Feeds

Why port your Firefox add-on to Internet Explorer?

Because your competitors won't, says Microsoft

Intelligent flash storage arrays

Add-on-Con Is there a good reason to build a browser add-on for Internet Explorer as well as Firefox? Yes, according to Microsoft IE evangelist Joshua Allen. Building an add-on for IE is so difficult, he said, your browser app competitors won't even bother.

"It's harder to write apps for IE - so it's a harder market for competitors to get into," Allen told developers this morning at Add-on-Con, a Mountain View, California, mini-conference dedicated to, yes, building browser add-ons.

Of course, Allen also argued that IE has more market share. "You want to get to that 70 per cent of the market that uses Internet Explorer," he said. "Right now, IE 6 probably has more market share than Firefox."

And he pointed out that Firefox users are more likely to "mess" with your business model. "They tend to install things like ad blockers, whereas the Internet Explorer user is more mainstream."

Allen acknowledged that add-on makers are more likely to launch their tools on Firefox, a platform that offers real developer tools. He even said that launching on Firefox is the way to go because Michael "TechCrunch" Arrington is more likely to review your product. Arrington - blogging's king maker to start ups - is a Mac man, and Macs don't run IE.

But Allen is happy to say IE 8 will solve the developer tools problem. And he insisted that although porting add-ons to IE is annoying, it can be done. "With Firefox, you've got this more enthusiast audience, more of a controlled test bed. It's a good place to try out ideas before porting them to Internet Explorer," he said.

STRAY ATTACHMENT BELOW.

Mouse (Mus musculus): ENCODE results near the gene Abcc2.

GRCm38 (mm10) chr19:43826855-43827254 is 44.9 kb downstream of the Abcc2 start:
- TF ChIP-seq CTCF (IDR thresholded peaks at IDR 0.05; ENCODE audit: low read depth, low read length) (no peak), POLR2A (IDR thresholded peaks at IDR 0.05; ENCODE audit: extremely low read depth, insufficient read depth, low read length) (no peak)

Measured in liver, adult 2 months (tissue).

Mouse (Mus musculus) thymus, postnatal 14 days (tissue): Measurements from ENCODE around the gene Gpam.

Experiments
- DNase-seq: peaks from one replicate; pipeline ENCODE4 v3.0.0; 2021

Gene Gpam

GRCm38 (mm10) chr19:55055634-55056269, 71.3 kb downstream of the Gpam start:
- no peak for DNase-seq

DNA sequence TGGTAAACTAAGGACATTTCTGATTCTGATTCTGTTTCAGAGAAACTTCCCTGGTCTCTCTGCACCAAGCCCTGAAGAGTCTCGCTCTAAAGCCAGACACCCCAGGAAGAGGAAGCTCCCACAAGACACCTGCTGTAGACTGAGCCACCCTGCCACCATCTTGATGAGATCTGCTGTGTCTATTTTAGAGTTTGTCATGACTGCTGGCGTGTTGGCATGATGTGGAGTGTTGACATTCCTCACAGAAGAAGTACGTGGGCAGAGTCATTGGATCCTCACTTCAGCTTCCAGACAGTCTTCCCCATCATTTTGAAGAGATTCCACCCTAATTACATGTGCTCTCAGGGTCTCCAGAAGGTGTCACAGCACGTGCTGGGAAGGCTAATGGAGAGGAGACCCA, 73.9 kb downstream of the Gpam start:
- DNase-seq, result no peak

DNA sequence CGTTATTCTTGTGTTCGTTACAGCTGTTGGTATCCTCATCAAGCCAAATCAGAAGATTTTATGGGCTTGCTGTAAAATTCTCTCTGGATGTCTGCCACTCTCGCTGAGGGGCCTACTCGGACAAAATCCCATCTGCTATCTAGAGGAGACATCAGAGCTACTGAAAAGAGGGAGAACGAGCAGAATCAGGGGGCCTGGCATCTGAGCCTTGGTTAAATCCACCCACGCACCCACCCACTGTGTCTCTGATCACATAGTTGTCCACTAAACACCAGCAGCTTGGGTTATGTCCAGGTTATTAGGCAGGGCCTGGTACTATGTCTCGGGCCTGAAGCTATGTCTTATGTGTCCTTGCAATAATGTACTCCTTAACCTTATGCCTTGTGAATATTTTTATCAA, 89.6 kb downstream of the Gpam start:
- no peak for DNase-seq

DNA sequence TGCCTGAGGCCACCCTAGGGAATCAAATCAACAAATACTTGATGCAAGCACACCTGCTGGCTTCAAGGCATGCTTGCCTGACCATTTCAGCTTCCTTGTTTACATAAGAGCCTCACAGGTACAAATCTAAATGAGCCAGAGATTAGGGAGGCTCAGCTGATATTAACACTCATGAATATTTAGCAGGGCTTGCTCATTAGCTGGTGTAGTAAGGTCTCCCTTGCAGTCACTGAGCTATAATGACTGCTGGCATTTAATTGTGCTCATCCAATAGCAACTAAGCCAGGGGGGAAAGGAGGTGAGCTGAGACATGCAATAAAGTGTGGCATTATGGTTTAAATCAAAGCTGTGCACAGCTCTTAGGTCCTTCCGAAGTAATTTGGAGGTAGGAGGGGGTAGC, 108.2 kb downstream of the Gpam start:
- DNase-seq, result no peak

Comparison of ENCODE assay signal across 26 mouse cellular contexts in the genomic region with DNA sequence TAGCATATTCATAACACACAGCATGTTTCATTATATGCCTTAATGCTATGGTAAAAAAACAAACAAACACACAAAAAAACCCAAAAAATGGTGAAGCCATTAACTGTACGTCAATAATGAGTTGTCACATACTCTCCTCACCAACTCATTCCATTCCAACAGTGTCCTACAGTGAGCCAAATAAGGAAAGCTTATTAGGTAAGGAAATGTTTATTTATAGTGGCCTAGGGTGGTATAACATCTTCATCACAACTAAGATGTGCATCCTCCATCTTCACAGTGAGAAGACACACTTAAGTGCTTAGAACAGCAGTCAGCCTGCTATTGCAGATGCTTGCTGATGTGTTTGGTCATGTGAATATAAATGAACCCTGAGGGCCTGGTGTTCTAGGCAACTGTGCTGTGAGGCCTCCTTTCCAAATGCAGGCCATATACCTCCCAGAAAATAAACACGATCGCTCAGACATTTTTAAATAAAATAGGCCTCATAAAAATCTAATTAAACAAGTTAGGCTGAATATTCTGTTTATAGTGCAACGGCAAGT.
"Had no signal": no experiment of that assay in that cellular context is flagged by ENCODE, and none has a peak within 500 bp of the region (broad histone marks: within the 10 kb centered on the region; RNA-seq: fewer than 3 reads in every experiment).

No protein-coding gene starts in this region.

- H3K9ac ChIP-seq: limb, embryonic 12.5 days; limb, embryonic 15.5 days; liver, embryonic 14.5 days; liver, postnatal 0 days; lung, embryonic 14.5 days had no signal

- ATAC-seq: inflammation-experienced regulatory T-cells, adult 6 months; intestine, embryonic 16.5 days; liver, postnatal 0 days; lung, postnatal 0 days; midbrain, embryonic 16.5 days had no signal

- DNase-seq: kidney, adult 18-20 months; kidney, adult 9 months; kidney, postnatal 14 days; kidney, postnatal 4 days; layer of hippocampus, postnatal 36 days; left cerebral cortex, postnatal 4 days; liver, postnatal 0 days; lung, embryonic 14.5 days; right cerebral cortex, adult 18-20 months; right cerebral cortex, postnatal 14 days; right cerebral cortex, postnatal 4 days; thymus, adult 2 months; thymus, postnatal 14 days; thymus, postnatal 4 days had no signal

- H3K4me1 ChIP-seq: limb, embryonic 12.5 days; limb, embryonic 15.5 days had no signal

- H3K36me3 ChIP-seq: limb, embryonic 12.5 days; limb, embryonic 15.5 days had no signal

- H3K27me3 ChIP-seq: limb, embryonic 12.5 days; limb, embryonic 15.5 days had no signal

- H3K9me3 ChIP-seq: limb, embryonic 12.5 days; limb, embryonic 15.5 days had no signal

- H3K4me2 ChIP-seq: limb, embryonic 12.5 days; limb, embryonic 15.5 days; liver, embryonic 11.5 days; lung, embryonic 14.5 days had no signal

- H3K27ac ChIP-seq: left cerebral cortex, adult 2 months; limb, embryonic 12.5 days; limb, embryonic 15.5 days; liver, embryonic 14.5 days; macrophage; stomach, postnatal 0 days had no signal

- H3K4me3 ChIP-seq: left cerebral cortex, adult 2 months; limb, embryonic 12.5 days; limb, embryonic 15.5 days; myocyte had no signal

If you port your Firefox add-on to IE, you may have to use C++. And Allen admitted that this is a bit 1998. "The first thing people say is 'That's horrible. No one programs in C++ anymore,'" he said. But he reckoned there are ways of using languages like Python or Microsoft's C#.

This involves using the .NET Common Language Runtime (CLR). But the trick here is that you'll have to make sure your add-on works on all versions of the CLR. Microsoft only loads one version of the CLR for each IE executable, so you have to make sure there are no breaking changes between versions. "It's a little bit tricky," Allen said.

But go ahead. Give it a shot. Yours competitors won't. ®

Providing a secure and efficient Helpdesk

More from The Register

next story
UNIX greybeards threaten Debian fork over systemd plan
'Veteran Unix Admins' fear desktop emphasis is betraying open source
Netscape Navigator - the browser that started it all - turns 20
It was 20 years ago today, Marc Andreeesen taught the band to play
Redmond top man Satya Nadella: 'Microsoft LOVES Linux'
Open-source 'love' fairly runneth over at cloud event
Chrome 38's new HTML tag support makes fatties FIT and SKINNIER
First browser to protect networks' bandwith using official spec
Admins! Never mind POODLE, there're NEW OpenSSL bugs to splat
Four new patches for open-source crypto libraries
prev story

Whitepapers

Forging a new future with identity relationship management
Learn about ForgeRock's next generation IRM platform and how it is designed to empower CEOS's and enterprises to engage with consumers.
Why and how to choose the right cloud vendor
The benefits of cloud-based storage in your processes. Eliminate onsite, disk-based backup and archiving in favor of cloud-based data protection.
Three 1TB solid state scorchers up for grabs
Big SSDs can be expensive but think big and think free because you could be the lucky winner of one of three 1TB Samsung SSD 840 EVO drives that we’re giving away worth over £300 apiece.
Reg Reader Research: SaaS based Email and Office Productivity Tools
Read this Reg reader report which provides advice and guidance for SMBs towards the use of SaaS based email and Office productivity tools.
Security for virtualized datacentres
Legacy security solutions are inefficient due to the architectural differences between physical and virtual environments.